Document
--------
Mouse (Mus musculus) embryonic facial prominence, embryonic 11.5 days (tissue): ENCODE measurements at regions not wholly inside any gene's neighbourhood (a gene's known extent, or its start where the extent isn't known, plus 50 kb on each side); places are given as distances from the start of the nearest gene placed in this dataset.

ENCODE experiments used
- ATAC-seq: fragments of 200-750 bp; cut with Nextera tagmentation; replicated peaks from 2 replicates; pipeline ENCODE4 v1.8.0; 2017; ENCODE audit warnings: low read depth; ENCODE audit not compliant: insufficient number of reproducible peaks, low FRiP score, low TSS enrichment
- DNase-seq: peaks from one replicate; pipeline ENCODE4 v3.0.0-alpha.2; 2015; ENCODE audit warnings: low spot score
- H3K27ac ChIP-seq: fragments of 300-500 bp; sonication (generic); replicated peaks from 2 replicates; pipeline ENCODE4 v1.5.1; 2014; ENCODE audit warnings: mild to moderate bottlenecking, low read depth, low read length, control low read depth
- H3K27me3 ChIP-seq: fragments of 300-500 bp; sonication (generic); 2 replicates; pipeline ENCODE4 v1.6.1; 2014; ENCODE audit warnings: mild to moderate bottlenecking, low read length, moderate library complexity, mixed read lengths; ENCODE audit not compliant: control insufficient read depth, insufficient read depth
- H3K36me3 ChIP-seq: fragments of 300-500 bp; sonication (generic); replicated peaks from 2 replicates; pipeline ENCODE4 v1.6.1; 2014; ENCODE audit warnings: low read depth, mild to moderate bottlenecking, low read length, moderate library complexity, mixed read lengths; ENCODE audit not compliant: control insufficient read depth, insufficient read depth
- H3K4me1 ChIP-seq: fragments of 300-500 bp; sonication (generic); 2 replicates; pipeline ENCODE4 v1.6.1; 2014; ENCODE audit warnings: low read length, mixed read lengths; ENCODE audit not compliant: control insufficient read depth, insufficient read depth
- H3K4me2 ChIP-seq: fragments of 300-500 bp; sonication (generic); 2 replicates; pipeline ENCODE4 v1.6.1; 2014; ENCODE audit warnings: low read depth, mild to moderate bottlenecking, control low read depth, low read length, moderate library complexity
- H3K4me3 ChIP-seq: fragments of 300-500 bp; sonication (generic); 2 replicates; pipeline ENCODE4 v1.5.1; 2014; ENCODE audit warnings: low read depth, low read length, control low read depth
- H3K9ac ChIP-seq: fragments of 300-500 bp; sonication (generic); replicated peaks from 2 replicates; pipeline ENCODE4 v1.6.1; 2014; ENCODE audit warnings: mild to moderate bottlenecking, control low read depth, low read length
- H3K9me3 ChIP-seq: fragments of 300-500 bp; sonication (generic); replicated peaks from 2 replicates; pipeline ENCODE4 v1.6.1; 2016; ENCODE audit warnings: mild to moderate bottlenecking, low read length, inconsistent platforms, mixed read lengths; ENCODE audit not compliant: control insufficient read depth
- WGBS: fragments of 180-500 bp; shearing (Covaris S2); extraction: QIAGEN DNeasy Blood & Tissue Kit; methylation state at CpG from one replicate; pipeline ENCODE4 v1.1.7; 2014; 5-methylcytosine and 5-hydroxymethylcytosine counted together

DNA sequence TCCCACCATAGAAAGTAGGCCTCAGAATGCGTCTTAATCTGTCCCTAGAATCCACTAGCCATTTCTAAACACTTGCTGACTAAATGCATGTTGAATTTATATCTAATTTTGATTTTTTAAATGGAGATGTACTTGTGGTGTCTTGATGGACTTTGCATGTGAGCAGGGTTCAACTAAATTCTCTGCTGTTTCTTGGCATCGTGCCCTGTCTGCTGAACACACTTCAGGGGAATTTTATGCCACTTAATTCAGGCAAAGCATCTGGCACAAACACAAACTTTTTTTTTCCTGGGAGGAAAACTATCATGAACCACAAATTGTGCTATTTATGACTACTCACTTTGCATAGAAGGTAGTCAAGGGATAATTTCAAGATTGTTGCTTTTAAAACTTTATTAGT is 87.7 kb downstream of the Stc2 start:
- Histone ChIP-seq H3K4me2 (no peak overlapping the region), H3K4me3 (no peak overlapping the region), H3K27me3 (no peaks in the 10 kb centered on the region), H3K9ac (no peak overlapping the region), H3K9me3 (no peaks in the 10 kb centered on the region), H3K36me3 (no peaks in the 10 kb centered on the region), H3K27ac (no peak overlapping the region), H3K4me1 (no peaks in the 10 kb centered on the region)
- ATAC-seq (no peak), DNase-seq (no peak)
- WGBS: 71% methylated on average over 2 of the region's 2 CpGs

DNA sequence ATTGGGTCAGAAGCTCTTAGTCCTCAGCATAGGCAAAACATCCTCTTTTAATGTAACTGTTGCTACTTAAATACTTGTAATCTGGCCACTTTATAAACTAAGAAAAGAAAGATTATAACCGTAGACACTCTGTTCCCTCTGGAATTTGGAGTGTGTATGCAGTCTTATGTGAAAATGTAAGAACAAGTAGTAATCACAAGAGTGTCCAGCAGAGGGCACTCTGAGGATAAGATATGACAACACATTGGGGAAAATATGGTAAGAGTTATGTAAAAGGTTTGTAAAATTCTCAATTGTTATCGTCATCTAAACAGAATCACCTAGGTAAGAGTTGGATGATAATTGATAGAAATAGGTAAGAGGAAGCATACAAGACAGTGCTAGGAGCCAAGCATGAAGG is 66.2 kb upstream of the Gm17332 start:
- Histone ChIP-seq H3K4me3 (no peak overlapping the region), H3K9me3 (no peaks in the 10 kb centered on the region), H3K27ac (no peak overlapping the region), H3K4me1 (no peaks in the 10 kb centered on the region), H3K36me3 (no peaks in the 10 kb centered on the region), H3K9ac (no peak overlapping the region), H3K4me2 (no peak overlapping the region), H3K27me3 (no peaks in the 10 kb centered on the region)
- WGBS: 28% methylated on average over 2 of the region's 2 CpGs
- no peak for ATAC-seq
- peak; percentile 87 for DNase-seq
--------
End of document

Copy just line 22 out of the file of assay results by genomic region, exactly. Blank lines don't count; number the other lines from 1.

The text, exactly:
- peak; percentile 87 for DNase-seq